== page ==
We note that our holdings here and in Amadi potentially conflict with the holdings in two cases cited by the City. See Huntsville v. Briggs, 262 S.W.3d 390 (Tex.App.-Waco 2008, pet. denied); Tex. Dep't of Agric. v. Calderon, 221 S.W.3d 918 (Tex.App.-Corpus Christi 2007, no pet.), disapproved of on other grounds by Franka v. Velasquez, 332 S.W.3d 367 (Tex.2011). In these cases, the plaintiffs sued governmental employees for injuries stemming from the employees' operation of motor-driven vehicles within the scope of their government employment. Briggs, 262 S.W.3d at 391;Calderon, 221 S.W.3d at 920, 923 n. 3. The employees filed motions to dismiss pursuant to subsection (f), which provides that on a governmental employee's motion, suit against the employee must be dismissed if the employee was sued for conduct committed within the scope of his employment and the suit could have been brought under the TTCA against the governmental unit; however, the plaintiff's suit is not dismissed if he amends his pleadings to dismiss the employee and name the governmental unit as defendant on or before the thirtieth day after the date the motion is filed. Briggs, 262 S.W.3d at 391;Calderon, 221 S.W.3d at 920;see alsoTex. Civ. Prac. & Rem.Code Ann. § 101.106(f). The plaintiffs amended their petitions to add the governmental units as defendants but did not dismiss the employees within thirty days of the date the motion was filed. Briggs, 262 S.W.3d at 392;Calderon, 221 S.W.3d at 920. The governmental units filed pleas to the jurisdiction, arguing that the plaintiffs' claims against them were barred because the plaintiffs failed to comply with the procedures of subsection (f) and, thus, subsection (b) applied; the trial courts denied the governmental units' motions. Briggs, 262 S.W.3d at 391;Calderon, 221 S.W.3d at 920. Although the rationale employed by the courts of appeals differed in certain respects, each held that the plaintiffs' claims against the governmental units must be dismissed because subsection (b) applied. Briggs, 262 S.W.3d at 395–96;Calderon, 221 S.W.3d at 924. Neither court considered whether the phrase “unless the governmental unit consents” in subsection (b) prevented dismissal because immunity for the plaintiffs' claims was waived under the section 101.021 of the TTCA.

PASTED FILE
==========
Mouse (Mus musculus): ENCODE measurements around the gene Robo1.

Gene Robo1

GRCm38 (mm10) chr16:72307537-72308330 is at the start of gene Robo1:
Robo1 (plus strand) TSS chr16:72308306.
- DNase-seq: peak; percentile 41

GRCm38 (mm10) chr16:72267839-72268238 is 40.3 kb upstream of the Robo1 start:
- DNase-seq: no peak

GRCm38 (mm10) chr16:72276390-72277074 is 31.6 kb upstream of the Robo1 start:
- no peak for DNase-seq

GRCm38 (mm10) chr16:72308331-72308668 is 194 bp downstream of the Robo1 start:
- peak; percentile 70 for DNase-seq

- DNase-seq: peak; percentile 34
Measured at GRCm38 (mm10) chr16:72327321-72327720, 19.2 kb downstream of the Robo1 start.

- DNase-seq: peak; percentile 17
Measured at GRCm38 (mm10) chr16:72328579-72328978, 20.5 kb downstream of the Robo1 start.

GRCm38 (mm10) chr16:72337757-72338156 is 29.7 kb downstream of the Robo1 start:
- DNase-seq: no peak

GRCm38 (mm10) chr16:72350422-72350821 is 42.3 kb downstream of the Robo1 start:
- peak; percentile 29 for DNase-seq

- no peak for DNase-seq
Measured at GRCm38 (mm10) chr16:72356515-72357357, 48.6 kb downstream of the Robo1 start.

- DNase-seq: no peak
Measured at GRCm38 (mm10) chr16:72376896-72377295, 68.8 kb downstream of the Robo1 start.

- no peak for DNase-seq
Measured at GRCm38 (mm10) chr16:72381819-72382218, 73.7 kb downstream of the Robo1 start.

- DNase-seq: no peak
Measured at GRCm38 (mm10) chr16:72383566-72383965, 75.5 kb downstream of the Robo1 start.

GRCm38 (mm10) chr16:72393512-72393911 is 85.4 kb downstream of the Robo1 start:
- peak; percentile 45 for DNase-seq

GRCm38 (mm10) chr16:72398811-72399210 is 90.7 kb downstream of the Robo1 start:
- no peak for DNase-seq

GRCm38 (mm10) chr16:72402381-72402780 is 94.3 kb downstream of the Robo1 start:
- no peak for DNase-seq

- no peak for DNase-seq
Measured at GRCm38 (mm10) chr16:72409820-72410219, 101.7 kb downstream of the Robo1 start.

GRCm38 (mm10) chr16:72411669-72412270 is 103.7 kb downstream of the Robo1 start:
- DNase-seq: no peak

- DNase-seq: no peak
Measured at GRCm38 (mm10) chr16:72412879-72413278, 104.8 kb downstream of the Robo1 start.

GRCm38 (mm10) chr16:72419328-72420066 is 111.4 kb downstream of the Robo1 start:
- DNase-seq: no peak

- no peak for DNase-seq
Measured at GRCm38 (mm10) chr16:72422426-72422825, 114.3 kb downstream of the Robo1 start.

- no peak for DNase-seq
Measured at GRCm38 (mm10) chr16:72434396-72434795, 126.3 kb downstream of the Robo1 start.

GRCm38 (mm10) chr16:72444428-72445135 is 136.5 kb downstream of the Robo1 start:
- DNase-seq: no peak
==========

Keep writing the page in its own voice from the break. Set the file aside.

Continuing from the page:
The City also cites the supreme court's recent decision in Franka v. Velasquez, 332 S.W.3d 367 (Tex.2011). However, the court focused its analysis on specific language of subsection (f) not relevant to our case. Id. at 379–85. Further, the court's discussion regarding Garcia does not support the City's position that subsection (b) operates to bar all claims, even those falling within the TTCA's waiver of immunity. See id. at 377–79.